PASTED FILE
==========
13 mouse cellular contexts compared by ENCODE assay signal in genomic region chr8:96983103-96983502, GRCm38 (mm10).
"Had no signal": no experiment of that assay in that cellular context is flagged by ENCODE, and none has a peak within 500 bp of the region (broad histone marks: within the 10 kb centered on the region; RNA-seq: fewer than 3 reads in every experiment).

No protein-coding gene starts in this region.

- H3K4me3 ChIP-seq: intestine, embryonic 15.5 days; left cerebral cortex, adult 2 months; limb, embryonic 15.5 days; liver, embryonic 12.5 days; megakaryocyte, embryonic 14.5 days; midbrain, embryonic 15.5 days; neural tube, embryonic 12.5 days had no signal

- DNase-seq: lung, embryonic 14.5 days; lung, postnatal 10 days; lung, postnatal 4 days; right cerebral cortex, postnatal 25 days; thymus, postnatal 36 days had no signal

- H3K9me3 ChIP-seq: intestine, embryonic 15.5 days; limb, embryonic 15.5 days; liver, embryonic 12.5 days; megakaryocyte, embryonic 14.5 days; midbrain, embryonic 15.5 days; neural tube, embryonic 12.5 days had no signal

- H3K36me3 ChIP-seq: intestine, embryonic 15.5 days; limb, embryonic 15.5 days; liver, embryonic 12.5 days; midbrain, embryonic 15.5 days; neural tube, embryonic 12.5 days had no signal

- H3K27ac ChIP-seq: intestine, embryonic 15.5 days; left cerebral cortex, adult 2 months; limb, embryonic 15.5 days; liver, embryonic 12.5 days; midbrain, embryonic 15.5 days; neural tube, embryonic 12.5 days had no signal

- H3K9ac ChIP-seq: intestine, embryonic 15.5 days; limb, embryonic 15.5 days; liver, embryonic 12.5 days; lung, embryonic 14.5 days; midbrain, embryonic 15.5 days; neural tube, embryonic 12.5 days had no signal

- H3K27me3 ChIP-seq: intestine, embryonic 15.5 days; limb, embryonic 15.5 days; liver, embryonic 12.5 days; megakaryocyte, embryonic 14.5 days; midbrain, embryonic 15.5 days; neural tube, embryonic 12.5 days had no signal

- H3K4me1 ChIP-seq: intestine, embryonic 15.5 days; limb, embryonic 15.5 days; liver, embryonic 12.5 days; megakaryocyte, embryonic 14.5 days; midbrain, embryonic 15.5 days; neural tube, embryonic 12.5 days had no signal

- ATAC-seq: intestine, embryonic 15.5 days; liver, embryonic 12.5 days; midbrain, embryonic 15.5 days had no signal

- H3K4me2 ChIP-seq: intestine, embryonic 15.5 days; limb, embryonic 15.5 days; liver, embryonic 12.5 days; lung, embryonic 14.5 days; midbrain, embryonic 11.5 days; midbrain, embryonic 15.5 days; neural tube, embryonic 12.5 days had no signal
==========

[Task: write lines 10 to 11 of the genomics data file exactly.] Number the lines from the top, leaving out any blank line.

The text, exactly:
- H3K27me3 ChIP-seq: intestine, embryonic 15.5 days; limb, embryonic 15.5 days; liver, embryonic 12.5 days; megakaryocyte, embryonic 14.5 days; midbrain, embryonic 15.5 days; neural tube, embryonic 12.5 days had no signal

- H3K4me1 ChIP-seq: intestine, embryonic 15.5 days; limb, embryonic 15.5 days; liver, embryonic 12.5 days; megakaryocyte, embryonic 14.5 days; midbrain, embryonic 15.5 days; neural tube, embryonic 12.5 days had no signal